4) I presented a radio show at University called “The Scream of the Butterfly”. On one of the shows that coincided with Jim Morrison’s 40th birthday, I played two hours in which every record was by the Doors, with one exception: a cover of Riders of the Storm
5) I have deliberately swam in industrial waste
6) I have been in two bands, although I have zero music talent.
7) I worked as a teacher in Portugal for two and a half years
8) I attended the same University as the president of South Africa, Billy Idol, and the last English person to win Wimbledon
9) I was twenty five before I passed my driving test
10) I founded and edited a school newspaper in Primary school, founded and edited a newspaper in middle school, and founded and edited a house magazine in high school.

Published in: on 23 June, 2008 at 7:00  Comments (4)  

Bicycles

My company’s offices are fairly new, built just four or five years ago. The building covers three storeys and about three hundred people work there. There are a couple of features that you would expect to see in a modern UK office that are missing.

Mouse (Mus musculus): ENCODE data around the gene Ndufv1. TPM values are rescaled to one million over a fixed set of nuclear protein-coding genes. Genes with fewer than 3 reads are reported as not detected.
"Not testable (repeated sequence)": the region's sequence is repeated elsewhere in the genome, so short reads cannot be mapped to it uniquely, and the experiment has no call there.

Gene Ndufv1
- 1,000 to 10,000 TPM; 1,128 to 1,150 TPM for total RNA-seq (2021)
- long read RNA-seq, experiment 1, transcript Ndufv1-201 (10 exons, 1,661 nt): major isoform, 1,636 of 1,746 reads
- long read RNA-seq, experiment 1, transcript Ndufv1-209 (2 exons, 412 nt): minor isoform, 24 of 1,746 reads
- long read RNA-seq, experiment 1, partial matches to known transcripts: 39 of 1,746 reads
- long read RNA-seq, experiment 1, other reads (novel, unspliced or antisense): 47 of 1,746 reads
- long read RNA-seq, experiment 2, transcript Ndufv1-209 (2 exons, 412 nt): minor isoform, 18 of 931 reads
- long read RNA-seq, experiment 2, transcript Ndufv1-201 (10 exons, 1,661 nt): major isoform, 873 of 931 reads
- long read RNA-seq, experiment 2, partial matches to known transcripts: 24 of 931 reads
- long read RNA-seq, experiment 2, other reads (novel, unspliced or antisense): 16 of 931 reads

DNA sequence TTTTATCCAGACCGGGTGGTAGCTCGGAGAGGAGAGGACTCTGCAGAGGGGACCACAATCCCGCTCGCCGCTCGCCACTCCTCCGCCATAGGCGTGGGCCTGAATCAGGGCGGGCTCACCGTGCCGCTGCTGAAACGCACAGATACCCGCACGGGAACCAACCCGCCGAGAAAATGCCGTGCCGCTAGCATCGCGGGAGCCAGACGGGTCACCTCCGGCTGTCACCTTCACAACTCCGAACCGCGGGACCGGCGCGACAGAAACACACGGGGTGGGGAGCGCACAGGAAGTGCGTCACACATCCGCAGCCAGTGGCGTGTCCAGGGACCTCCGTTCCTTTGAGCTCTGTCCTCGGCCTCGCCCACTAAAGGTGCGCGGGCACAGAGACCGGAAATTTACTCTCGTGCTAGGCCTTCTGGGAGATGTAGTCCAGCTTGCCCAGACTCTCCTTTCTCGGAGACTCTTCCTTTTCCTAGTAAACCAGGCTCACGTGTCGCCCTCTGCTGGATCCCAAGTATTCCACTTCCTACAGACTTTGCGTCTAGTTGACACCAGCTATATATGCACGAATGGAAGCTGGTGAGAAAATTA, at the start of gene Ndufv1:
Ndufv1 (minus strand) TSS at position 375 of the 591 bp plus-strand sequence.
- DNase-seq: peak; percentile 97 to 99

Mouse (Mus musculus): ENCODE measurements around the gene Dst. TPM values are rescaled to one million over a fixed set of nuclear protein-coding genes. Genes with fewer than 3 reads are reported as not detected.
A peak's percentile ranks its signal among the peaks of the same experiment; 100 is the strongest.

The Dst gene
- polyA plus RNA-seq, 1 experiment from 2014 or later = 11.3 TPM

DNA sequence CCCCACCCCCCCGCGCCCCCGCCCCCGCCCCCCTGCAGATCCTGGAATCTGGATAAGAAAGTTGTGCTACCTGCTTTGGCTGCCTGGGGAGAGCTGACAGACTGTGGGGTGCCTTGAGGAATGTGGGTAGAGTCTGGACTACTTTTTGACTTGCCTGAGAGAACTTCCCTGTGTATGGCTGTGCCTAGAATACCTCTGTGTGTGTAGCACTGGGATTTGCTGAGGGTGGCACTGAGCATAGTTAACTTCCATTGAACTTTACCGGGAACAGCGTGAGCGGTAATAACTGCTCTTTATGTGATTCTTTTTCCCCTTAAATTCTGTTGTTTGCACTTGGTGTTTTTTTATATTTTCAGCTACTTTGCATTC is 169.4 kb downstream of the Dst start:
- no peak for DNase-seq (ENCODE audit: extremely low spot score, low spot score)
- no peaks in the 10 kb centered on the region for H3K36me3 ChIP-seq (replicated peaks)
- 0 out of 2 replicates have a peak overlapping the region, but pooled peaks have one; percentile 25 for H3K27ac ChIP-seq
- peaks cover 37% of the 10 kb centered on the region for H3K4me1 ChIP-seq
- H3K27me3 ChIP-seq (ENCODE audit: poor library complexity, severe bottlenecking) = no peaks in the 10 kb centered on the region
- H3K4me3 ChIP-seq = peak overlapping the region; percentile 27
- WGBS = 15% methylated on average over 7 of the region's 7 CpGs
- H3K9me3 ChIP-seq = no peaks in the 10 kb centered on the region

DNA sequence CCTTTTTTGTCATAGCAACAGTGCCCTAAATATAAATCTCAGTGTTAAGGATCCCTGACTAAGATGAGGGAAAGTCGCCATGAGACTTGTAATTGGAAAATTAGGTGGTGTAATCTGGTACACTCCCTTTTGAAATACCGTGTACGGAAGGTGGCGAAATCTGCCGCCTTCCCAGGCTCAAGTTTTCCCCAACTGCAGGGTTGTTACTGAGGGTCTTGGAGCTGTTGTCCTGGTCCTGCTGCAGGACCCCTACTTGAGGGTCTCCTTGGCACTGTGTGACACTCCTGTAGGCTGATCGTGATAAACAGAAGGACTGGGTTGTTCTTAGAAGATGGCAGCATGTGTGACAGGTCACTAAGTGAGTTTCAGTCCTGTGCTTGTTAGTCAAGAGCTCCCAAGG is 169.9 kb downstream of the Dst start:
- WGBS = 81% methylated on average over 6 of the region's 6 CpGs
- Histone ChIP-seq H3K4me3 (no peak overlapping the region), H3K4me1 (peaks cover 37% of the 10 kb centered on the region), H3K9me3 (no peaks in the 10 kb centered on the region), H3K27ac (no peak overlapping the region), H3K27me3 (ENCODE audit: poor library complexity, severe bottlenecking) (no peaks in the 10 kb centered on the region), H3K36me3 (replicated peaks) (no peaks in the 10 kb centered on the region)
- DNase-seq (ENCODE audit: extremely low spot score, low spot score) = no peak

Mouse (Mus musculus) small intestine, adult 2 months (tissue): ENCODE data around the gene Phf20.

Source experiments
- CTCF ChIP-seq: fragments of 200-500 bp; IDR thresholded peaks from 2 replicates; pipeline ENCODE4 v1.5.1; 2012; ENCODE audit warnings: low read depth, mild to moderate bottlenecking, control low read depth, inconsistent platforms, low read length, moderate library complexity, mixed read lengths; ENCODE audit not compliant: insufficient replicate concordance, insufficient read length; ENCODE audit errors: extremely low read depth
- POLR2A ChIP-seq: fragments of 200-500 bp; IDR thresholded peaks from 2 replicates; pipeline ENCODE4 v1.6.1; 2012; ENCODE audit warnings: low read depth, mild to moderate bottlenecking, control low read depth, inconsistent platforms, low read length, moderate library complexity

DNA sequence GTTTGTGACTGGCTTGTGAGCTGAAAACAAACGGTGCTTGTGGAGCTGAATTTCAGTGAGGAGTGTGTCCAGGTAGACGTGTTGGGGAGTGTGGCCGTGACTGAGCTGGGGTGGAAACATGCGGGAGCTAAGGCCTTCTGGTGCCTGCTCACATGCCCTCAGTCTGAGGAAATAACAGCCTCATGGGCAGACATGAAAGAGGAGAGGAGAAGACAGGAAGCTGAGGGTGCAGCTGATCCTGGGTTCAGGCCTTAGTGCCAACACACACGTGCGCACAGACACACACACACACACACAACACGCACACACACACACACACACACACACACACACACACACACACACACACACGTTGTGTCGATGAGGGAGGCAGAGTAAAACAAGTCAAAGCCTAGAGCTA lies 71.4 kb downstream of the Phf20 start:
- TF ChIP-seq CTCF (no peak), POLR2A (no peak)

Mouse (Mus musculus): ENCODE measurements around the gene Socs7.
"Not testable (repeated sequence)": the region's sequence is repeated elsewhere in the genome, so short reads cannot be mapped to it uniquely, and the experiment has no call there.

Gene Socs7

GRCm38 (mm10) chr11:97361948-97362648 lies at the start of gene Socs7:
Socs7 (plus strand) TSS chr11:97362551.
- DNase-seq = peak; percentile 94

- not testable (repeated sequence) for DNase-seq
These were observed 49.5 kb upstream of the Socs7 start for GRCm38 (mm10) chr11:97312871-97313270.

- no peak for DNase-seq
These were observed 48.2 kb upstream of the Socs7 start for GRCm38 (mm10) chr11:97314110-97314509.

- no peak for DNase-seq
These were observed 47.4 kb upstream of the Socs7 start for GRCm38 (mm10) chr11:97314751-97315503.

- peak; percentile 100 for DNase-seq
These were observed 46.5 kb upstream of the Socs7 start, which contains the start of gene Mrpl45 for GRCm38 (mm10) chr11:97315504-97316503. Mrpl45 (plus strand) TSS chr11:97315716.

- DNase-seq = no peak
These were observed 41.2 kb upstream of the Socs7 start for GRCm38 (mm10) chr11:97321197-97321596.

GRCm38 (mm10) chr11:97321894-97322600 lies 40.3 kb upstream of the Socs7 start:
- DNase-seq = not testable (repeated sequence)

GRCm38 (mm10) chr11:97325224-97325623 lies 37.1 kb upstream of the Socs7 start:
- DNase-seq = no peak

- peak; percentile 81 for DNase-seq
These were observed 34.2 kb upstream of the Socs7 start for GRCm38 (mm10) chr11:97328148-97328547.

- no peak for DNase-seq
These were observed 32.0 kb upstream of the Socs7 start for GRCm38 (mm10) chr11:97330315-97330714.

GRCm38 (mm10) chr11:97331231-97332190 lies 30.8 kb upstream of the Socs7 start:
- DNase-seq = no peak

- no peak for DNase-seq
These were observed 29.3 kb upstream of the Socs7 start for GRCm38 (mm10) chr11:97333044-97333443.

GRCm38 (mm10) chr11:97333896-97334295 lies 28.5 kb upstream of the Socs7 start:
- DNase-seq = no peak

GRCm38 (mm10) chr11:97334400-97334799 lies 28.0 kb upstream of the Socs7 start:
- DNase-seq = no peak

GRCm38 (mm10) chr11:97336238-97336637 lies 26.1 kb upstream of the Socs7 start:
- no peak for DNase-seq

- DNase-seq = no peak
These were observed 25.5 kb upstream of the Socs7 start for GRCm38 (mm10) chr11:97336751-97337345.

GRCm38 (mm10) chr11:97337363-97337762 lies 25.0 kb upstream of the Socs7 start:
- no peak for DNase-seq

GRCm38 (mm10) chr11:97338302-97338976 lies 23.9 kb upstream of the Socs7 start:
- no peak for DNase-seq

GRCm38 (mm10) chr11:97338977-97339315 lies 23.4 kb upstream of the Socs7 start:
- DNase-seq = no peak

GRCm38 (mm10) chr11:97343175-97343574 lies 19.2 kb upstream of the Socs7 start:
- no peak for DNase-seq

The car park is large, with space at the front, rear, and sides for vehicles. There is no provision, however, for bicycles. There is not a single bicycle rack. No one cycles to work, but is that because there is no provision for bicycles? With petrol prices rising inexorably towards $5 people are beginning to re-examine their journey to work and there are certainly plenty of people who live close enough to the office for cycling to be an option.

The other missing facilities are showers. The office in which I worked in the UK had showers that allowed one to freshen up if you cycled to work or exercised at lunchtime. There are several colleagues who go hiking at lunchtime, which in the California heat does work up a sweat. The absence of showers means that it one should ideally schedule meetings with them before lunch.